Welcome to the toddler years—a nonstop rollercoaster ride of joy, amazement and never ending challenges. As your little one leaves babyhood behind, he enters a time of rapid physical, mental and emotional transformation. He now begins to develop the social skills, like self-esteem, that are necessary for dealing with the challenges he will face throughout the rest of his life. Setting clear boundaries, teaching respect and parenting with love and patience will help your toddler develop a healthy sense of self-esteem.
Toddlers are curious little creatures, getting into everything and gone the instant their parents turn their backs. You couldn't wait for your tot to take his first steps, and now you can barely keep up with him. It's easy to become exasperated, but reacting to your toddler's antics with understanding and composure will have a positive effect on his confidence.
"Self-respect equals self-esteem," according to Barbara Stratton, family therapist and author of Your Child: It's Up to You! Communicating with your toddler in a calm, composed voice, even when you don't feel especially calm on the inside, teaches him the basic skills of "self-discipline, responsibility and cooperation," says Stratton. Shouting, blaming and intolerance can lead to feelings of guilt and lasting insecurity.
Wash, Rinse and Repeat
If you've said it once, you've said it a hundred times, but that doesn't mean your toddler internalized the lesson. Teaching a tot "requires frequent and consistent reinforcement," says Stratton. "It takes time and thoughtfulness to guide your toddler through his expressions of frustration." Positive reinforcement, such as praise for a task completed correctly, as opposed to punishment or threats for undesirable behavior, helps your toddler temper his own frustrations, build self-control and aids him in developing confidence.
You want the best life possible for your child, but there's a fine line between encouraging your toddler to be his best and living vicariously through his endeavors. Resist the temptation to pit your toddler's accomplishments against those of other children. The toddler who talks first, colors the best or performs any given task sooner than his peers isn't guaranteed a happier life. Children develop at different rates, and pushing your tot before he's ready can lead to feelings of failure and diminished self-worth.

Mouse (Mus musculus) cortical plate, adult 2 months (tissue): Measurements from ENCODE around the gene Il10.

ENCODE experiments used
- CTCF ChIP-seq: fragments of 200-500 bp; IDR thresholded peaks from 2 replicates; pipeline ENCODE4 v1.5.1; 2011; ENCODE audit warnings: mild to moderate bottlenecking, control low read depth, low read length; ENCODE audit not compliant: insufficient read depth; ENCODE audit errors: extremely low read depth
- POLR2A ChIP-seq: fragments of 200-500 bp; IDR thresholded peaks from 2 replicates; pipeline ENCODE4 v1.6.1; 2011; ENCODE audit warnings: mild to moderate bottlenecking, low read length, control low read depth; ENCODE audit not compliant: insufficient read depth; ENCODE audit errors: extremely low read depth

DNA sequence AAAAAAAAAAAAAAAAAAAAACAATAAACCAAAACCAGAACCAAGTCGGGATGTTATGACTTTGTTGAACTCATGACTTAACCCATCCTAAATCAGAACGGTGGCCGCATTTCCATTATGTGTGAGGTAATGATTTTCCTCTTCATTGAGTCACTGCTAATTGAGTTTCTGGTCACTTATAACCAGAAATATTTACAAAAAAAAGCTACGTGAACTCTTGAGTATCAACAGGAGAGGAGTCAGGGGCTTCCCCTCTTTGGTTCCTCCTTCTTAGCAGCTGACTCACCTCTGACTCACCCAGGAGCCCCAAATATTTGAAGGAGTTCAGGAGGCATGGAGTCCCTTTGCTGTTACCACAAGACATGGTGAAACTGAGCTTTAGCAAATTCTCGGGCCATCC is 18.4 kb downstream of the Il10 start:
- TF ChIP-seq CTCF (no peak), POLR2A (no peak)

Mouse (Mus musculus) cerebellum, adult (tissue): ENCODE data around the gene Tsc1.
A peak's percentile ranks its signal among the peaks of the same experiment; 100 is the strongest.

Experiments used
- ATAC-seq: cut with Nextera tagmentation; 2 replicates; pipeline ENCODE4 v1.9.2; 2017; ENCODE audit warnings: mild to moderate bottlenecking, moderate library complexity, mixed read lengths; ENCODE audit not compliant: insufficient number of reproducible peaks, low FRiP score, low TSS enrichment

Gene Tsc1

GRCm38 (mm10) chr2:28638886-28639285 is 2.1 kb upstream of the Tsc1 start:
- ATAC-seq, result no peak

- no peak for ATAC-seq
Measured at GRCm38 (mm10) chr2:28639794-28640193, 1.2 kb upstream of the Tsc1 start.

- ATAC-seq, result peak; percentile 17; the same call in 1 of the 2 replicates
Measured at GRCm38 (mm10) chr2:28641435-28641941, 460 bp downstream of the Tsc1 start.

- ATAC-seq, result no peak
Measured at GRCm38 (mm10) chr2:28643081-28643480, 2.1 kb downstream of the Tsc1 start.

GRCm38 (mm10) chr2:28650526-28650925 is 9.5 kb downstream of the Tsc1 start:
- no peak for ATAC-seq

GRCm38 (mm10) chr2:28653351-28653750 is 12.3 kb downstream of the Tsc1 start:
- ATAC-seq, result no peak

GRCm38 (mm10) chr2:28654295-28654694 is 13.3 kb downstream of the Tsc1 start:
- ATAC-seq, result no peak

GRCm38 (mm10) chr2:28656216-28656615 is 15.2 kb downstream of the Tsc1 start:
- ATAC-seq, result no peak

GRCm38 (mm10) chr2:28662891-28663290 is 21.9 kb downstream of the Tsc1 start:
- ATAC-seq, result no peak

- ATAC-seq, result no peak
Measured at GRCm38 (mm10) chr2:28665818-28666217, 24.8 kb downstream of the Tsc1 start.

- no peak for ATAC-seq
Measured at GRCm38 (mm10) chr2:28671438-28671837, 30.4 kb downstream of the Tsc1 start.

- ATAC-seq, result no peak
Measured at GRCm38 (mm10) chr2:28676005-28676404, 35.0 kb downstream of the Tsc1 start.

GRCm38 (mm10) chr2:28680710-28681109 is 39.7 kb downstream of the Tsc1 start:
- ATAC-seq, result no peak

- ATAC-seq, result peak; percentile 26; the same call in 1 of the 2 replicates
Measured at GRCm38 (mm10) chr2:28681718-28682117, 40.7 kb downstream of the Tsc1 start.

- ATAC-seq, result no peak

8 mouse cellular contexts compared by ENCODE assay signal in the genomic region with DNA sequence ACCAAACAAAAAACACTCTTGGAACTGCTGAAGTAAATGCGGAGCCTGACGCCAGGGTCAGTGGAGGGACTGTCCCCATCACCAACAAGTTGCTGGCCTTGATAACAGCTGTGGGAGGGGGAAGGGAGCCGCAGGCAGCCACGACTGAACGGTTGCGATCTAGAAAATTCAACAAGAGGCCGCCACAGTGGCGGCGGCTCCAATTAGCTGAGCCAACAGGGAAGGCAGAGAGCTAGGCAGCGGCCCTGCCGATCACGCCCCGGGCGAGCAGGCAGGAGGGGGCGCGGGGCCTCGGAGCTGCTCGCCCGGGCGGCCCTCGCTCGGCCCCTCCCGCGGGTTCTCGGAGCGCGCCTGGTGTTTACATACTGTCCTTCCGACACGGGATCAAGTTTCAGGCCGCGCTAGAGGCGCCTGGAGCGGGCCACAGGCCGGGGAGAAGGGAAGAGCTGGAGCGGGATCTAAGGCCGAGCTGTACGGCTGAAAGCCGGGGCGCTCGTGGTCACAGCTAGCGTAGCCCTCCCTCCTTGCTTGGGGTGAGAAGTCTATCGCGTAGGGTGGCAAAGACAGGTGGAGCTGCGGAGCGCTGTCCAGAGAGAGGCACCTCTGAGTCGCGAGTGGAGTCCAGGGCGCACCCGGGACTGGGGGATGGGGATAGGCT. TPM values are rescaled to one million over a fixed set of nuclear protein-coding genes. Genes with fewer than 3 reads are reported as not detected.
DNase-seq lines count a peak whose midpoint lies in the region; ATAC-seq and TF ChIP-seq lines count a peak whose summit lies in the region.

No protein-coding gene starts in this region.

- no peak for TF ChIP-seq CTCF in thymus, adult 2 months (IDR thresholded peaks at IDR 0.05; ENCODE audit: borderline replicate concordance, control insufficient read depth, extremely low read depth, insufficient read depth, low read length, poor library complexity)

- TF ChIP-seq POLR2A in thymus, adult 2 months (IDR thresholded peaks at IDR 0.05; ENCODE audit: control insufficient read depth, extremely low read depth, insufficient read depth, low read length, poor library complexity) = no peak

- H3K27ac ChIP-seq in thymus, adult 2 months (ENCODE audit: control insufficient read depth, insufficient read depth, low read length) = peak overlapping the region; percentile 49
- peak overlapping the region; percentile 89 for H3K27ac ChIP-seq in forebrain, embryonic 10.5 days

Some toddlers tackle the world head-on with bold and brave abandon, while others hesitate and hide when confronted with new people or unfamiliar surroundings. Building self-esteem and confidence is an ongoing endeavor, and your child might be going through a clingy period brought on by fearful feelings of being separated from you.
Lovingly reassure your toddler that you will return when you leave him with another caregiver. Avoid ridiculing his shyness; he needs to feel secure before he can feel independent. Some toddlers need more time than others to adjust to changes in their routines. Reward your toddler for small steps such as not crying when you leave him with a caregiver or making a new friend at the park.
A Work in Progress
No one said rearing a secure, well-adjusted child was simple, but the rewards far outweigh the trials. When raised with respect, a child develops "self-esteem, a sense of belonging, a sense of purpose, regard for authority and a true understanding of love," Stratton tells the parents of toddlers.
A young child's confidence is vulnerable to criticism, neglect, extreme disapproval, shouting and physical punishment. Compassion, comfort, consistency and a healthy dose of humor are the keys to helping your toddler interact with others successfully with confidence and self-assurance.